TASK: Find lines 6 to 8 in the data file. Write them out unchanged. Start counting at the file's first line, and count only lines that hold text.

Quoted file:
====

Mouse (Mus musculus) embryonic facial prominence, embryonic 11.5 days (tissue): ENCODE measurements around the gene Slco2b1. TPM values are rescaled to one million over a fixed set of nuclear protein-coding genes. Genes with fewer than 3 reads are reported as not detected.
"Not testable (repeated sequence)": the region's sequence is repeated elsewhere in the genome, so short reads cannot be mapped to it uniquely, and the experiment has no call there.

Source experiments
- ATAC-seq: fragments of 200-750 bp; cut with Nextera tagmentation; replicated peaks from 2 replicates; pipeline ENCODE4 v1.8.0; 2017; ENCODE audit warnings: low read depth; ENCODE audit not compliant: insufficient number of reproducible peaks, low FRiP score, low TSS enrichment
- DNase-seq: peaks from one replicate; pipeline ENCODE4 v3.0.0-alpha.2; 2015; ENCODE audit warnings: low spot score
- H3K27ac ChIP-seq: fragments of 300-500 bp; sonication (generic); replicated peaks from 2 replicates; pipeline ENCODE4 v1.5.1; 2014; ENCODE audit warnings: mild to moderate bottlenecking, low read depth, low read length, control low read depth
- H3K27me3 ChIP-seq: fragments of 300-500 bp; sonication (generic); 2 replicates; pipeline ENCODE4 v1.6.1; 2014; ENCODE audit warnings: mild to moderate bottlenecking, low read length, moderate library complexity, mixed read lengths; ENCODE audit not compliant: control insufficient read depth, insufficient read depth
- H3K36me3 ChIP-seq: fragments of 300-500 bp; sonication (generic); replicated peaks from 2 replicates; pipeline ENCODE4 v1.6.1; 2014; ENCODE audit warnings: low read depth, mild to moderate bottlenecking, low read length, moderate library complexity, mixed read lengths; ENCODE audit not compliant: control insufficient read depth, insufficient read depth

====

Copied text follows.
- H3K27ac ChIP-seq: fragments of 300-500 bp; sonication (generic); replicated peaks from 2 replicates; pipeline ENCODE4 v1.5.1; 2014; ENCODE audit warnings: mild to moderate bottlenecking, low read depth, low read length, control low read depth
- H3K27me3 ChIP-seq: fragments of 300-500 bp; sonication (generic); 2 replicates; pipeline ENCODE4 v1.6.1; 2014; ENCODE audit warnings: mild to moderate bottlenecking, low read length, moderate library complexity, mixed read lengths; ENCODE audit not compliant: control insufficient read depth, insufficient read depth
- H3K36me3 ChIP-seq: fragments of 300-500 bp; sonication (generic); replicated peaks from 2 replicates; pipeline ENCODE4 v1.6.1; 2014; ENCODE audit warnings: low read depth, mild to moderate bottlenecking, low read length, moderate library complexity, mixed read lengths; ENCODE audit not compliant: control insufficient read depth, insufficient read depth